So far, countries on the African continent have largely managed to dodge the brunt of the coronavirus. Even as the global pandemic has besieged medical centers in the U.S. and Western Europe, with a total death toll north of 100,000 in those regions, all of Africa's confirmed cases number in the thousands — most of which remain concentrated in just a handful of North African nations.
But global health authorities fear this won't continue forever.
"Anywhere between 300,000 and 3.3 million African people could lose their lives as a direct result of COVID-19, depending on the intervention measures taken to stop the spread," the United Nations Economic Commission for Africa said in a report released Friday.
The problem, explained the U.N. agency, rests partly with the layout and infrastructure of some of the biggest cities on the continent, where the majority of the urban population lives in overcrowded neighborhoods without reliable access to hand-washing facilities. Couple that with relatively low supplies of hospital beds and the fact that 71% of the continent's workforce is "informally employed," according to the UNECA, without alternatives to work from home in the case of an outbreak, and it becomes clear that "the continent is vulnerable."
To calculate the impact of the virus, the commission referred to a computer model composed by researchers at Imperial College London, whose grim outlooks on the possible effects in other parts of the world have already proven widely influential. In a worst-case scenario, in which governments do not intervene with preventative measures such as large-scale social distancing, Africa may see more than 22 million people require hospitalization and some 3.3 million die of COVID-19.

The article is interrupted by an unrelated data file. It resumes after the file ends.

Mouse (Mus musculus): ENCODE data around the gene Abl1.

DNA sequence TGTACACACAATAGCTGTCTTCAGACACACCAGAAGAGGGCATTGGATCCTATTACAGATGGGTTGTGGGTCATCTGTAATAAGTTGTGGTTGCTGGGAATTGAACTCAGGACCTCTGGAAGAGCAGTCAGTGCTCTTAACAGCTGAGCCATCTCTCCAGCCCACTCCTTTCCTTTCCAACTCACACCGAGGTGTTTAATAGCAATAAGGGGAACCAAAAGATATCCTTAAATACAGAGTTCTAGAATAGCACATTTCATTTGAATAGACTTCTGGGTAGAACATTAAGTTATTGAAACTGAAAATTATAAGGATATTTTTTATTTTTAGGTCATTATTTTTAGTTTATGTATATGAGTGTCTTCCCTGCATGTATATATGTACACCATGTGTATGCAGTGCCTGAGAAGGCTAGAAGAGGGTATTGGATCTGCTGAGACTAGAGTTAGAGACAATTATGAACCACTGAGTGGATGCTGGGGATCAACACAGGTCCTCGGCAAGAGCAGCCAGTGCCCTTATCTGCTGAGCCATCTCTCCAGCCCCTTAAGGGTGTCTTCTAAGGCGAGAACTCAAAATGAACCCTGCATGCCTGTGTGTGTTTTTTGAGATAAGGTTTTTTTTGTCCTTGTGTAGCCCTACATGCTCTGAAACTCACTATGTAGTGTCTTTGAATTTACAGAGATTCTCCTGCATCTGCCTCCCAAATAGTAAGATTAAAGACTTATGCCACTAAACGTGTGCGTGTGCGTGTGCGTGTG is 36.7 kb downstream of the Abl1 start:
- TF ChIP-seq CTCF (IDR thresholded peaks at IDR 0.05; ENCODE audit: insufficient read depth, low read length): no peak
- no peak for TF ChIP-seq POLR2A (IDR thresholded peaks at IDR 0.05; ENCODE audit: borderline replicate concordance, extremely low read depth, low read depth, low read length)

But even the best-case scenario — in which early and decisive measures save the lives of roughly 3 million people, according to the model — presents risks of its own. That's because the commission estimates that such sweeping rules would necessarily halt large sectors of the economy and push as many as 29 million people into extreme poverty — in other words, earning less than $1.90 a day to live on.
Vera Songwe, the UNECA executive secretary, says $100 billion is needed to "urgently and immediately provide fiscal space to all countries to help address the immediate safety net needs of the populations." Already, Songwe said in a statement Thursday that countries in Africa have been suffering under the virus' fiscal effects, even if the physical ones have not yet made their full impact felt.
"The economic costs of the Pandemic have been harsher than the direct impact of the COVID-19," Songwe said. "Across the continent, all economies are suffering from the sudden shock to the economies. The physical distancing needed to manage the pandemic is suffocating and drowning economic activity."
Much of this economic devastation will be an "unavoidable" part of supporting the continent's medical response and preserving as many lives as possible — but at least some of it may be mitigated, the agency said, by "fighting the urge to impose export bans," temporarily halting debt collection and freeing up access to emergency funding and intellectual property on lifesaving supplies.
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